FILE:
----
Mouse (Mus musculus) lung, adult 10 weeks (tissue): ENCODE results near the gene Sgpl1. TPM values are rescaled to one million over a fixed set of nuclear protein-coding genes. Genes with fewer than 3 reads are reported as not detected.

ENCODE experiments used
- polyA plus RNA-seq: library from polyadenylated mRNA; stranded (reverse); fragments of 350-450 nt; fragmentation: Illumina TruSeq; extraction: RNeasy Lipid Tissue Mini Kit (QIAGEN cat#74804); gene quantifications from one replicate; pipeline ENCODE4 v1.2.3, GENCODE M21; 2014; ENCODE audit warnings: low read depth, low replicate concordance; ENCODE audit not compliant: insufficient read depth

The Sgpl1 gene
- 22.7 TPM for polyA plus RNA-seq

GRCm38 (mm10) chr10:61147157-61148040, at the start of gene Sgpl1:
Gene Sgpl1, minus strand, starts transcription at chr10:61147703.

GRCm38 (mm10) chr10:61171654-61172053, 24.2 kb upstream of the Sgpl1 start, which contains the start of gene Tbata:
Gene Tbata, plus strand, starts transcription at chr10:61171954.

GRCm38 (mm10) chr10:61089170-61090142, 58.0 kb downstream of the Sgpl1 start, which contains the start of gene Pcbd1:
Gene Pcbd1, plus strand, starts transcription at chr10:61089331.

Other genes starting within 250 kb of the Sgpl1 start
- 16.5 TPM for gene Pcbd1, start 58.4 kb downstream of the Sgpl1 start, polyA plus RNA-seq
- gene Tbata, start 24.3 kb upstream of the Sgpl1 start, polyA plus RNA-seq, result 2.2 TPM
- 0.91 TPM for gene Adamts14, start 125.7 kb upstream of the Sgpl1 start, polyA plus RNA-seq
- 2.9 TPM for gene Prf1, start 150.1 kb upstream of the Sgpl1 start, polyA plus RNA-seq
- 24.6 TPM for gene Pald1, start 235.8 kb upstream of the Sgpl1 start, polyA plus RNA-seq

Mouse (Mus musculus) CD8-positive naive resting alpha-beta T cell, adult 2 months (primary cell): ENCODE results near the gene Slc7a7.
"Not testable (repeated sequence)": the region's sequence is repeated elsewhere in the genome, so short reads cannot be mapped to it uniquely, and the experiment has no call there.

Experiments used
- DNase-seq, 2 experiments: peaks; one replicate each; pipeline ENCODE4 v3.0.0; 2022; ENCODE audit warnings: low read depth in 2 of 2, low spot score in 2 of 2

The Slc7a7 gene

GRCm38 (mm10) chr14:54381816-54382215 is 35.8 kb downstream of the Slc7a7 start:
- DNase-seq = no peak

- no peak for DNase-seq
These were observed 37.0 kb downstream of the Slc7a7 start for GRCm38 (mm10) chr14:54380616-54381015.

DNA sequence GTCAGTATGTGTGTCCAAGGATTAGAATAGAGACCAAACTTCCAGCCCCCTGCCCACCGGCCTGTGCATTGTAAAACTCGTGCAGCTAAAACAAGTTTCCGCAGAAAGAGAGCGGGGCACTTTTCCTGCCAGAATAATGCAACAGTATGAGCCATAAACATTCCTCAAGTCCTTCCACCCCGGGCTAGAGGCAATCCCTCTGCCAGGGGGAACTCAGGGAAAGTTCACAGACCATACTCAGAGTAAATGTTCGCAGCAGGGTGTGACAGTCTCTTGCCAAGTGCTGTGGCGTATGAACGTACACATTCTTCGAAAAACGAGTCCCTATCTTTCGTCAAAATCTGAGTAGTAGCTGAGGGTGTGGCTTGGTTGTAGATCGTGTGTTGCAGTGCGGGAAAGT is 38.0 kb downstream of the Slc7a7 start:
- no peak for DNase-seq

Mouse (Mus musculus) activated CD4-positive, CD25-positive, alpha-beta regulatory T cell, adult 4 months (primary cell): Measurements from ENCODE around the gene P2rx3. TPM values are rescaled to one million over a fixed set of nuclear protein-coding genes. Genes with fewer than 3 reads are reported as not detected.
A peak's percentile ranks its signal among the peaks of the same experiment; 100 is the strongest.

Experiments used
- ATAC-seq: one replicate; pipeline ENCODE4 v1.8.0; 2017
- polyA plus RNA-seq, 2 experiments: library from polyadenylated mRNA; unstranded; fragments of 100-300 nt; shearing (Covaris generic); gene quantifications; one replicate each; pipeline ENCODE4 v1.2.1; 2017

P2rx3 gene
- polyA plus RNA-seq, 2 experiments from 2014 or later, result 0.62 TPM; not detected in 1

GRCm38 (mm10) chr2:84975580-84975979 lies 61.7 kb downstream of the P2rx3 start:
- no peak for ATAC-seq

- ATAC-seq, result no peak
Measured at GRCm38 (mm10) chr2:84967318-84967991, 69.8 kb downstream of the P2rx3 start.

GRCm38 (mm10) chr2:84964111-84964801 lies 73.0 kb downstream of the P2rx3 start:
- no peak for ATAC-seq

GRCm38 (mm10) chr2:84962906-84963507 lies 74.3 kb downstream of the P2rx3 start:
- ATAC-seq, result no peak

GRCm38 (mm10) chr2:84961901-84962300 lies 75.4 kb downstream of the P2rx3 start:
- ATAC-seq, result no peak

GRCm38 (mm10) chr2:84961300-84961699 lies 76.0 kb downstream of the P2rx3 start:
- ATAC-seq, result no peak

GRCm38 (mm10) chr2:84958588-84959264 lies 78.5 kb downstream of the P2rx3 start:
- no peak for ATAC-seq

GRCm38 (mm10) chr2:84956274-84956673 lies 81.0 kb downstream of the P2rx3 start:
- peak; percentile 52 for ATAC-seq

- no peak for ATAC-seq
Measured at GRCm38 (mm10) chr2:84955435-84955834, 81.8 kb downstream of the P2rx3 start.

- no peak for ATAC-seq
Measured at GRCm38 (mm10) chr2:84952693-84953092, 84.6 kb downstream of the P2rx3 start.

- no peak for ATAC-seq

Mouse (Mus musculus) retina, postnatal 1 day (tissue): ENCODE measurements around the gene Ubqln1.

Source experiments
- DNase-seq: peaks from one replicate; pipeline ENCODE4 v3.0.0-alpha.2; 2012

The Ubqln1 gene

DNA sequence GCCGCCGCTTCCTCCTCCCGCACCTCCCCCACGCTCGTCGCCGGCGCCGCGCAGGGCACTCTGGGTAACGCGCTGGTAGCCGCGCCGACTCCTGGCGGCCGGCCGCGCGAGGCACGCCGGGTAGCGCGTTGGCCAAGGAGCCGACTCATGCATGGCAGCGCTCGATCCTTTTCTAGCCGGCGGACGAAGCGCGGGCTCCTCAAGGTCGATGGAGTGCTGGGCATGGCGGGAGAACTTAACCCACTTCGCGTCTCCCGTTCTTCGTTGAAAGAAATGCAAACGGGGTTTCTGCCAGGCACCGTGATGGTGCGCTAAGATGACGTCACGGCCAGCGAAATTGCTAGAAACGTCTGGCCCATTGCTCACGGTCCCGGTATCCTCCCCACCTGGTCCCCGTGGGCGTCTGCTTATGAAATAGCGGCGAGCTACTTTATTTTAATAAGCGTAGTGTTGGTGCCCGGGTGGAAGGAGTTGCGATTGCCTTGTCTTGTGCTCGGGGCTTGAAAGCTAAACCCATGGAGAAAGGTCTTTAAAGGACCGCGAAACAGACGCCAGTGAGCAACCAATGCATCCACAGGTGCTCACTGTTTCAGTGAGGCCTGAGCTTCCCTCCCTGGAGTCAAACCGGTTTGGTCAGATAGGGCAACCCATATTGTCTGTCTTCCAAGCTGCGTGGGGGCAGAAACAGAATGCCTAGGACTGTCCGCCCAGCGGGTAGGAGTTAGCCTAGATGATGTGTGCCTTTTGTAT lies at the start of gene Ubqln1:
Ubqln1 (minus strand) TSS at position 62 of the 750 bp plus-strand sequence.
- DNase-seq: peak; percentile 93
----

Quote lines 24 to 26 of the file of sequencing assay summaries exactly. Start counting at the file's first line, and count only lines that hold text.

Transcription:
- DNase-seq = no peak

- no peak for DNase-seq
These were observed 37.0 kb downstream of the Slc7a7 start for GRCm38 (mm10) chr14:54380616-54381015.